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The House has now passed all twelve appropriations bills (legislation that sets aside money for government agencies and programs) out of committee, and six have seen final floor action. The Senate has passed only nine out of committee, and none have seen floor action. In both chambers, few Democrats have supported them. And the president, asserting that the pending bills are all based on sequestration caps that he believes should be eliminated, has threatened to veto every one.
The defense appropriations bill is the only one that breaks the caps, using the Department of Defense’s Overseas Contingency Operations fund as an off-budget vehicle to get around the legal restrictions. And it is the disparity between the Republican treatment of defense and non-defense spending that triggered a Democratic rebellion on the Senate floor. The FY16 defense bill easily cleared the appropriations committee on a 27-3 vote, but it failed to receive enough votes (50-45) to bring it to the floor for consideration.
Looking ahead to the culmination of the FY16 budget negotiations, it is appearing more and more likely that yet another Continuing Resolution is in the offing.
The American Research Investment Fund
As federal investment in fundamental science wanes, APS has been exploring other possible funding avenues for basic research (“Thinking Big and Outside the Box,” APS News, July 2015). One possibility is the creation of the American Research Investment Fund (ARIF). In order to create ARIF, Congress would have to first pass comprehensive corporate tax reform that would encourage repatriation of money held overseas by large corporations. Currently money held overseas, largely by high-tech companies like Google and Microsoft, totals more than $2.1 trillion. If a deal is struck to repatriate the money at a relatively low tax rate, 5 percent to 15 percent for example, it would create a one-time net recovery of $100 billion to $300 billion for the federal government. Congress could then authorize the use of $100 billion to endow ARIF. ARIF would invest the money and use the interest to sustain itself and to fund research. ARIF would be a public-private partnership and would be able to nimbly fund scientific research in a number of ways, from encouraging Congress to boost science budgets by providing matching funds, to supporting midscale activities that currently fall through the federal budget cracks.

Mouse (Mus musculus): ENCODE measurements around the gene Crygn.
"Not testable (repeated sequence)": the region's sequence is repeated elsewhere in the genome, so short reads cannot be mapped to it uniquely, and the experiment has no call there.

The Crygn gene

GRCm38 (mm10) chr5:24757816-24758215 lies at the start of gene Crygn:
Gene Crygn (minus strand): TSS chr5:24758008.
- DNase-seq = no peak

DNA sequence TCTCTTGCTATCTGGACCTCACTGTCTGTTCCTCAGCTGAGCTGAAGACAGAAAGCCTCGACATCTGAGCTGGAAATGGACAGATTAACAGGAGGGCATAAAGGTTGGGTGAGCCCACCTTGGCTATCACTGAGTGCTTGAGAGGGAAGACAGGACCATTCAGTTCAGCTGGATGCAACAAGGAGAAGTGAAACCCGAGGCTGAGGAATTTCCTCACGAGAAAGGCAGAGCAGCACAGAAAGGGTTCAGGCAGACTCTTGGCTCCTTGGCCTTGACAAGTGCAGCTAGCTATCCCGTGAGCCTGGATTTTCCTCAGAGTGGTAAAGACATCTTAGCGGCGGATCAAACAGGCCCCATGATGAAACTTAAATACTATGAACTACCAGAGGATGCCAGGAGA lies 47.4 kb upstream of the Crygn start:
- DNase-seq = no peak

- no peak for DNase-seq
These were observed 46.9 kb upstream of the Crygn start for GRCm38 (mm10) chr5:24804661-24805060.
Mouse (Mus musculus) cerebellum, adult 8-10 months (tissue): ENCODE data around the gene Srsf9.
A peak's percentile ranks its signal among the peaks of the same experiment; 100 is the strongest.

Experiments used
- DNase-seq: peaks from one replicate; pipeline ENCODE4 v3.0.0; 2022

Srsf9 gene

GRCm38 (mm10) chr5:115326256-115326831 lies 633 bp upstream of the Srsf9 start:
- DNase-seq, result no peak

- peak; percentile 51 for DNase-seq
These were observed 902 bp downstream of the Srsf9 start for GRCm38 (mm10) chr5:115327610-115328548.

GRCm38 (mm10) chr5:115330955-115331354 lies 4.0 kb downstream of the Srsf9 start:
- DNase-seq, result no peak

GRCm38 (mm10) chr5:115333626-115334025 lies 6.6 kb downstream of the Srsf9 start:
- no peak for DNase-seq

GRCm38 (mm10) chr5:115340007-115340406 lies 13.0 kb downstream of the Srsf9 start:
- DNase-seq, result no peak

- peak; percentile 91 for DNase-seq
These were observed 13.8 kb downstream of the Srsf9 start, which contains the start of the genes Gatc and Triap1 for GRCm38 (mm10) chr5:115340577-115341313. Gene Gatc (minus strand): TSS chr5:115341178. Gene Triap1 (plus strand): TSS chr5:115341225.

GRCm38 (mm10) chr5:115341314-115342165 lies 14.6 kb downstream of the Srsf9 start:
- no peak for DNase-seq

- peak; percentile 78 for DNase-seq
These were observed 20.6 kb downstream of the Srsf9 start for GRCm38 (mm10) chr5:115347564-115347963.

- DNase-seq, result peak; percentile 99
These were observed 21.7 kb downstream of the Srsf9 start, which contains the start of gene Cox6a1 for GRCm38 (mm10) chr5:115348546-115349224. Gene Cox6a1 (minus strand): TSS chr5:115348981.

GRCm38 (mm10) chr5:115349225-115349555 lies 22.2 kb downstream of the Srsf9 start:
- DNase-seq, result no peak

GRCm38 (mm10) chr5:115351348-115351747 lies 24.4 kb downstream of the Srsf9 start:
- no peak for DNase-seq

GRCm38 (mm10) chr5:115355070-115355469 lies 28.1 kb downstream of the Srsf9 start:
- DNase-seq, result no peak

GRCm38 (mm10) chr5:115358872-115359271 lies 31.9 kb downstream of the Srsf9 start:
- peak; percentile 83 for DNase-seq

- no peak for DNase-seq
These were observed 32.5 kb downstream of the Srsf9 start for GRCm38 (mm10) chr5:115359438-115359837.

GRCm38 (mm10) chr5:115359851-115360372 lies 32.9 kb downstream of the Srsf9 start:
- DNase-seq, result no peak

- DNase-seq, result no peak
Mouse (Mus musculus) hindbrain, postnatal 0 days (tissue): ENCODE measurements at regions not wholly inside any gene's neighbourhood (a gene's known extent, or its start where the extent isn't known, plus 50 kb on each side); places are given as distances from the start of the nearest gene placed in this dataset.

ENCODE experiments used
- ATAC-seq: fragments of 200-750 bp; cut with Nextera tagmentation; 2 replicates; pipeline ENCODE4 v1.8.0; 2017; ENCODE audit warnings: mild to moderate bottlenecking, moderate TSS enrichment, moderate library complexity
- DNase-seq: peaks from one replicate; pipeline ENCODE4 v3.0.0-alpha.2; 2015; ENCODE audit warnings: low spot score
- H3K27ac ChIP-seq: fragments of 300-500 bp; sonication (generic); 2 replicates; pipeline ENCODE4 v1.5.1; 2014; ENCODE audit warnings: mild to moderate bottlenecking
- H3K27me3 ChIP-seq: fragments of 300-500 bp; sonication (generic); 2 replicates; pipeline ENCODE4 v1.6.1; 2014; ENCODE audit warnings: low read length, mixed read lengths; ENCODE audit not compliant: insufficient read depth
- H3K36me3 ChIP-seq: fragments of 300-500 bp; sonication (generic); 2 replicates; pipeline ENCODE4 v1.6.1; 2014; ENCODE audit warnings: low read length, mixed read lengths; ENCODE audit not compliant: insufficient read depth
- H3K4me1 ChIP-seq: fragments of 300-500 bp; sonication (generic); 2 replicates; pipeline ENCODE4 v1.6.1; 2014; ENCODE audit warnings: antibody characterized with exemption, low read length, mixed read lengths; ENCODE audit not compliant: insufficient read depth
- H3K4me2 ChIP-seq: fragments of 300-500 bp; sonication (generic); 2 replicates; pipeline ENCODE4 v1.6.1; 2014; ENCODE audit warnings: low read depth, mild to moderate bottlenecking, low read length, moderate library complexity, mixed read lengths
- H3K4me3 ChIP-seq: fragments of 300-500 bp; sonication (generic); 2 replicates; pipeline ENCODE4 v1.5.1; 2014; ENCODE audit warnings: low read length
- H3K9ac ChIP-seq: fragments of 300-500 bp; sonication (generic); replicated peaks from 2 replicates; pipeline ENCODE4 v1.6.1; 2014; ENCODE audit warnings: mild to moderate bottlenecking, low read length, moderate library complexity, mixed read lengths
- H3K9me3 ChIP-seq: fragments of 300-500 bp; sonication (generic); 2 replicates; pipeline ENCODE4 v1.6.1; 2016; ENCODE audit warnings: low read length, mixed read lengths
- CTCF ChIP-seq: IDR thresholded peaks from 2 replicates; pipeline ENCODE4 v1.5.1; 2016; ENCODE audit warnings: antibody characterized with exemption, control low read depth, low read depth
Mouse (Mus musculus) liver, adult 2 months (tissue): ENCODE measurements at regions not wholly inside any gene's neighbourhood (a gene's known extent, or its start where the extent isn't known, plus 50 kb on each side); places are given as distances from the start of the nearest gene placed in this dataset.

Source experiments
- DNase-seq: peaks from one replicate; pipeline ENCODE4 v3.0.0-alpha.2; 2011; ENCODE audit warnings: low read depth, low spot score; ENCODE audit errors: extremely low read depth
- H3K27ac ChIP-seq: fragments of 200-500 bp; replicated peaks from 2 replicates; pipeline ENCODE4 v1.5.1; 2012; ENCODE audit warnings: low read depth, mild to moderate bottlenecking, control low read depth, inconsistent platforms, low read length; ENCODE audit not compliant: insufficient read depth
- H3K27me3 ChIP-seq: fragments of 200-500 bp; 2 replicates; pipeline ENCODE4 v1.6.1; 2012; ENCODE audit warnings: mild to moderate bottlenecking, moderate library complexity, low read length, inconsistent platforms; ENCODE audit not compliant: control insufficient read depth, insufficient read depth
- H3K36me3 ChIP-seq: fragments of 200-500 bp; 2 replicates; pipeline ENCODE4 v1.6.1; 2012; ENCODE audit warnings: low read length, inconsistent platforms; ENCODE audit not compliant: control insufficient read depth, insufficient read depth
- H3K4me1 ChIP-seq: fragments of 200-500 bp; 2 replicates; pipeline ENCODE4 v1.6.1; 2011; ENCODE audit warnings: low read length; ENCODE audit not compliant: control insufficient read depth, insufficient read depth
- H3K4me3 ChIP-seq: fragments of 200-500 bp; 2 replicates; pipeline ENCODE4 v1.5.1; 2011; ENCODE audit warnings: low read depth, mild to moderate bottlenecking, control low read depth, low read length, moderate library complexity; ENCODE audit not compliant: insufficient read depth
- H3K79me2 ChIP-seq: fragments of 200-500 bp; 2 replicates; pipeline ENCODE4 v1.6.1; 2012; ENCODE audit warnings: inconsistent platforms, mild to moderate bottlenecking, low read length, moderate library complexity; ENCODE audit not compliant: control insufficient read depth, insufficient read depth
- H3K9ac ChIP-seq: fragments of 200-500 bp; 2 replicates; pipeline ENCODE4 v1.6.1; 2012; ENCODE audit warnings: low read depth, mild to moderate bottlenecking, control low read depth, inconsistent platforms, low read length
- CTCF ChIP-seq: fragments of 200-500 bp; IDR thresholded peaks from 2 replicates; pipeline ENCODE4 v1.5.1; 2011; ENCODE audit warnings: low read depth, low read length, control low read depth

The House version of the America COMPETES Act, which APS opposed, passed the House. There is no full COMPETES bill in the Senate; rather, there is a separate Energy title, and Senate Science Committee has put out a request for stakeholders to weigh in on the crafting the science portion of COMPETES. APS supports the Senate Energy title of COMPETES and has sent a letter urging lawmakers to use the Energy title as a blueprint for crafting the science portion of COMPETES.
The Elementary and Secondary Education Act
As this issue of APS News is being prepared, the Elementary and Secondary Education Act is being debated on the Senate floor, with a large number of amendments offered by both Republicans and Democrats. If the Senate bill passes, it will then be conferenced with the House bill, which passed the House the first week of July.
Of interest to physicists, a major difference between the two bills is that the House bill contains very little mention of science, technology, engineering, and mathematics education, whereas the Senate bill would maintain funding for the Math-Science Partnerships programs.
WASHINGTON OFFICE ACTIVITIES
The Houston Chronicle published an op-ed on June 30 by Chris Jeffrey, a recent graduate of the University of North Texas. Jeffrey made the case for supporting the Energy Title of the America COMPETES Reauthorization Act of 2015 — legislation that would bolster energy research, reduce the nation’s reliance on fossil fuels, and enable the development of energy-efficient technologies. Read the op-ed
U.S. Rep. Bill Foster (D-11th) opined about “maintaining America’s global scientific leadership” in the May edition of Capitol Hill Quarterly, a newsletter produced by the APS Office of Public Affairs. Read the op-ed
Panel on Public Affairs
Panel on Public Affairs (POPA) members read through the overwhelmingly supportive comments of the APS membership on the proposed APS Statement on Earth’s Changing Climate. POPA is now making minor edits in response to those comments and will present the final statement to the APS Council for a vote this fall. If approved, it would become an official statement of APS.
The POPA Physics & the Public Subcommittee will be working with the American Institute of Physics on a survey this summer focused on overcoming the obstacles to recruiting teachers in the physical sciences. The project is being carried out in partnership with the American Chemical Society and the Computing Research Association.
A workshop intended to address the long-term challenges of helium supply and pricing will be held this fall. A study committee has been assembled and planning for the two-day meeting has begun. This project is being carried out in partnership with the American Chemical Society and the Materials Research Society (see the Liquid Helium article in this issue).
A template for study proposals can be found online, along with a suggestion box for future POPA studies.
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Editor: David Voss
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